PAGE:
True Conspiracy: The Ford Pinto Memorandum
The Pinto automobile was marketed by Ford from 1971 to 1980 to try to feed the new American appetite for smaller cars. With its dinkster four-cylinder engine, the Pinto was battling the Volkswagon Beetle and the Toyota Corolla for the hearts and minds of those who wanted sewing-machine engines under their hoods.
Up until the first gas crisis of the 1970s, Americans were used to 30-cent-a-gallon gasoline. So American engineers weren't quite used to this business of dropping weight wherever possible in order to increase gas mileage. Consequently, the Pinto contained a major and potentially dangerous design flaw — the car had no classic, heavyweight bumper, as well as little reinforcement between the rear panel and the gas tank. When a Pinto got rear-ended, it was far too easy, even in a relatively minor accident, for the fuel tank to be ruptured, or worse, driven into the differential and punctured by the large bolts that held it in place. On top of this flaw, the doors could very easily jam after an accident, again due to the cracker-box construction that caused the metal to be so easily twisted and compressed. In other words, the Pinto was considered a deathtrap on four wheels.
Now the conspiracy begins. Ford was fully aware of all these construction problems. However, people didn't know that until Mother Jones magazine published a stolen copy of an infamous memo that was sent out to all senior management at the Ford Motor Company.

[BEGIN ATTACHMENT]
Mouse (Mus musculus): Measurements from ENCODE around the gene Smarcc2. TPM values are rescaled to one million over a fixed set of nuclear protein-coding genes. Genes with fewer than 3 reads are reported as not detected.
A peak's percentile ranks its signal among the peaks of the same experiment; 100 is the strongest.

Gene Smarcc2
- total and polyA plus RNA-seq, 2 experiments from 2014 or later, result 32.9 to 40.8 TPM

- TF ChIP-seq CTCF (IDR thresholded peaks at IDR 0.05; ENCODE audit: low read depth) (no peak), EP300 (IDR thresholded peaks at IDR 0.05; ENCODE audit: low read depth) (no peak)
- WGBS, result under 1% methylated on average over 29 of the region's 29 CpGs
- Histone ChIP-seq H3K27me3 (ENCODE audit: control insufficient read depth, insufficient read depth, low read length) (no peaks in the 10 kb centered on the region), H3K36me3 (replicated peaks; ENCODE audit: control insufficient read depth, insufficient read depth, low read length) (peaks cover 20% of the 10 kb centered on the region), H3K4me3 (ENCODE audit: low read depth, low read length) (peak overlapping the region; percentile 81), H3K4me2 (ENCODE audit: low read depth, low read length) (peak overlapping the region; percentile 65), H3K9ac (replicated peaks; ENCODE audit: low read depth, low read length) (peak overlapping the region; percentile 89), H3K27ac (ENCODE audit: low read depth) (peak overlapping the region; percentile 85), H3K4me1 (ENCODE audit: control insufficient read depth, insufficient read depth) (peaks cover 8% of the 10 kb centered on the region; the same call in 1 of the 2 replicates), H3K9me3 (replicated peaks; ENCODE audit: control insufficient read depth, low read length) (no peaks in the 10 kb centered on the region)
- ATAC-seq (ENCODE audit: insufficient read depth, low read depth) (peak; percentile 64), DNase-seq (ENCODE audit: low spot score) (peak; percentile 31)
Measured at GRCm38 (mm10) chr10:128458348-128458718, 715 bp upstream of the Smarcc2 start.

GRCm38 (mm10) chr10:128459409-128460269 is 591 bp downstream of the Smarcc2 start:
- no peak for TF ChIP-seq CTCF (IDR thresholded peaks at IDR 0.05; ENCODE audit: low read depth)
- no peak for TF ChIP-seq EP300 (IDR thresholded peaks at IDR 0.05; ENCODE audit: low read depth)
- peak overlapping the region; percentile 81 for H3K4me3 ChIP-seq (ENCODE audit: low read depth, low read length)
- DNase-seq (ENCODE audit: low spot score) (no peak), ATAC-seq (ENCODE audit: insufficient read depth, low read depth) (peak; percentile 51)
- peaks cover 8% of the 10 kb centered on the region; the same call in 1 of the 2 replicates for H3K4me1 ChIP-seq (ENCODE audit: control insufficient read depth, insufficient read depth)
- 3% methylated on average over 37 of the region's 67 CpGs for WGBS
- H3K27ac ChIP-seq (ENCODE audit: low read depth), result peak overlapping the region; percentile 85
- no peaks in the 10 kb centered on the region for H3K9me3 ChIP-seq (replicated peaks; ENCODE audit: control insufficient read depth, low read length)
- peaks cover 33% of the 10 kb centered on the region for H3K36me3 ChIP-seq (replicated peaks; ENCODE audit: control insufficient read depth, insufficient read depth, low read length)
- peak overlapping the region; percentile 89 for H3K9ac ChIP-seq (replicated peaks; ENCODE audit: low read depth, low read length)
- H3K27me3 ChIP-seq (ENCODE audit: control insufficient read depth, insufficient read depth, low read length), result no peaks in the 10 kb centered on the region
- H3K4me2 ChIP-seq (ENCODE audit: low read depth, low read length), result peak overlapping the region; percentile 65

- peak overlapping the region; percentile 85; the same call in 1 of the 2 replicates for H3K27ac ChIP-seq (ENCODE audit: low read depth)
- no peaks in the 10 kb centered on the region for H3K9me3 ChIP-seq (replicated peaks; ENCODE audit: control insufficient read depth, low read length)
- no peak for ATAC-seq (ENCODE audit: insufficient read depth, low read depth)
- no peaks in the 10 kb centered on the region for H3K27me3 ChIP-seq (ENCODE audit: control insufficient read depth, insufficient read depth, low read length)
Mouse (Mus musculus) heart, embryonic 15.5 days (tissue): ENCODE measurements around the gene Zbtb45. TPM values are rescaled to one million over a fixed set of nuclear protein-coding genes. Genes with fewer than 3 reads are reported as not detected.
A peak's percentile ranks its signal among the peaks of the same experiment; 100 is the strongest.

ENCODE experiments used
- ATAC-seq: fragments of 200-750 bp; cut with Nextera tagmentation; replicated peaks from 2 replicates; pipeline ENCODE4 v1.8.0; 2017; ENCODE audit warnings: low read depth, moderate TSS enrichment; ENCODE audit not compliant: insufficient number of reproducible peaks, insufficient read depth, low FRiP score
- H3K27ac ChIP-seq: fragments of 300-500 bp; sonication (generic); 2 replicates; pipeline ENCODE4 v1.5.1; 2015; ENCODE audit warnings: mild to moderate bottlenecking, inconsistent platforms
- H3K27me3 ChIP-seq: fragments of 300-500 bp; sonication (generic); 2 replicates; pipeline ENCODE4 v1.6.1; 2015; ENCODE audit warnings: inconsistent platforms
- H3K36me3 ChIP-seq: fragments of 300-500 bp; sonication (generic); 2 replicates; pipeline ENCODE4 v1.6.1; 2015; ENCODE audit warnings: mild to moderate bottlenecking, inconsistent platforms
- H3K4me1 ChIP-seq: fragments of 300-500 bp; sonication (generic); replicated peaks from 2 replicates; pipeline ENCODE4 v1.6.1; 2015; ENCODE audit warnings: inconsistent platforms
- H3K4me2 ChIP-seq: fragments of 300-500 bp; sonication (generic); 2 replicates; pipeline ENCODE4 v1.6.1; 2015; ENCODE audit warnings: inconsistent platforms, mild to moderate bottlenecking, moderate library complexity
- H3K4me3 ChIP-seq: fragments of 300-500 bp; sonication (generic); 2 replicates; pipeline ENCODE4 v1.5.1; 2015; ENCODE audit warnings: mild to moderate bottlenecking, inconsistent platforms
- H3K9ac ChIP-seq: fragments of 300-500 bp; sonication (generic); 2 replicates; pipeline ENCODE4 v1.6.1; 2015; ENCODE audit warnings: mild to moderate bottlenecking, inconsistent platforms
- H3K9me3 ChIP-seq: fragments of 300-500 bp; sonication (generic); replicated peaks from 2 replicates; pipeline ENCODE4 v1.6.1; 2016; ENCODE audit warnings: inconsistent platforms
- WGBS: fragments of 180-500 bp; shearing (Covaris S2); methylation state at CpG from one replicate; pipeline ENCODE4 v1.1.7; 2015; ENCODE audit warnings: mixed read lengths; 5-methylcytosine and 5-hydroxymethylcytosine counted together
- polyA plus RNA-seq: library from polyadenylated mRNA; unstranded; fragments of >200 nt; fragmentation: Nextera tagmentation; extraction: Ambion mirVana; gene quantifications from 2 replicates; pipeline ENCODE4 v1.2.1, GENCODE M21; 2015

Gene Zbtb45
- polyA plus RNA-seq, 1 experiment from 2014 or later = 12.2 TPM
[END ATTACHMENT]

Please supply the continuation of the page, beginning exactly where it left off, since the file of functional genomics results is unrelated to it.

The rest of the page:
Here are the highlights of the memo on the altar worshipping the Almighty Buck:
1. With expected unit sales of 11 million Pintos, and a total cost per unit to modify the fuel tank of $11, a recall would have cost Ford $121 million.
2. But, using mathematical formulations of a probable 2,100 accidents that might result in 180 burn deaths, 180 seriously burned victims, and 2,100 burned-out vehicles, the "unit cost" per accident, assuming an out-of-court settlement, came to a probable $200,000 per death, $67,000 per serious injury, and $700 per burned-out vehicle, leaving a grand total of $49.53 million.
3. Allowing the accidents to occur represented a net savings of nearly $70 million.
4. Therefore, a human life was mathematically proven to be worth less than an $11 part.
Ford continued to build and market the Pinto without modifications until news of the memo broke. It led to criminal charges, an avalanche of lawsuits, and a recall of all Pintos; the mess went on for years. Not to mention the fact that Ford got some of the worst press an American car company has ever received. Later studies indicated that the Pinto may not have been any more prone to blowing up on contact than any other car, but by that time, the damage was done.